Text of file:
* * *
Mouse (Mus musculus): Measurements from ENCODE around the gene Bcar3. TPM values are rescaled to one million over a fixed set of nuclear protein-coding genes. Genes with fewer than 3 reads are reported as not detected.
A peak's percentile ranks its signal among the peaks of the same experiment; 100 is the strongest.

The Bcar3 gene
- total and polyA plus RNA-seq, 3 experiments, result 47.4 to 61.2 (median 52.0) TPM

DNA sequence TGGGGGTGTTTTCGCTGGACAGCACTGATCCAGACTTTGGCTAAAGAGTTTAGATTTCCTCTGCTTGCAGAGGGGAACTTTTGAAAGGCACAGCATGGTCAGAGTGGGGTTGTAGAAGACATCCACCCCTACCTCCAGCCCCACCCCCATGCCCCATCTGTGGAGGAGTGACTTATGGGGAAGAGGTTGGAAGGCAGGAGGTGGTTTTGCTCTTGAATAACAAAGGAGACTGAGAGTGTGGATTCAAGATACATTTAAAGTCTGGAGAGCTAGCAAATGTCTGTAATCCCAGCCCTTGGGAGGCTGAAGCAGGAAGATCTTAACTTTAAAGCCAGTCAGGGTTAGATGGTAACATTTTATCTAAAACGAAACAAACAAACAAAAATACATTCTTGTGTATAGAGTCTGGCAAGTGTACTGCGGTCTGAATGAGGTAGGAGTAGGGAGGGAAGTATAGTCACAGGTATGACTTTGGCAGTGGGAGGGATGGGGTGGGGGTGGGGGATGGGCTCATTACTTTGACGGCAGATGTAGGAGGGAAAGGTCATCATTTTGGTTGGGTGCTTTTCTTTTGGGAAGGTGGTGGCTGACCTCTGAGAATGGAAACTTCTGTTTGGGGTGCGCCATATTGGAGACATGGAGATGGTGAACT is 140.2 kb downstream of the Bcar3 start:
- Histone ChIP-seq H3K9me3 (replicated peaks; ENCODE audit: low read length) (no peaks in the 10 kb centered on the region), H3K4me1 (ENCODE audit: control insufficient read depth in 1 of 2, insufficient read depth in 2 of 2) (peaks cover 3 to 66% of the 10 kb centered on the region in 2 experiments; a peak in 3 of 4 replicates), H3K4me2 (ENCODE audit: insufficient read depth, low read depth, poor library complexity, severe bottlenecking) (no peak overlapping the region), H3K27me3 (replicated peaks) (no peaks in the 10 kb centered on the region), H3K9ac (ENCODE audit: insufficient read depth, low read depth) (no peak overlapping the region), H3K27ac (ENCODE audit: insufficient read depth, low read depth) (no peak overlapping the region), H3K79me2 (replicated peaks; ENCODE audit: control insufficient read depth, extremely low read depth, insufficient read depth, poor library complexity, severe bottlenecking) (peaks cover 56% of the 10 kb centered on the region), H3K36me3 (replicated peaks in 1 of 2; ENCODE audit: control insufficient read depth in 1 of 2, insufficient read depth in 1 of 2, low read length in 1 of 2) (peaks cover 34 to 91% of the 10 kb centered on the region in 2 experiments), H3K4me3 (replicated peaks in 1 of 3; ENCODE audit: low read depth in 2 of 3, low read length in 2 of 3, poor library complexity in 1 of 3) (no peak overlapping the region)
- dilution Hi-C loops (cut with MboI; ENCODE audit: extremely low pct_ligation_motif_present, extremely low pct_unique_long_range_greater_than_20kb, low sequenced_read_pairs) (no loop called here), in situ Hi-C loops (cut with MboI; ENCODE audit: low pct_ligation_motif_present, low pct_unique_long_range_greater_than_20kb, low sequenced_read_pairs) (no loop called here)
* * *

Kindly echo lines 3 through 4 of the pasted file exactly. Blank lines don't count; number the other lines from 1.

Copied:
The Bcar3 gene
- total and polyA plus RNA-seq, 3 experiments, result 47.4 to 61.2 (median 52.0) TPM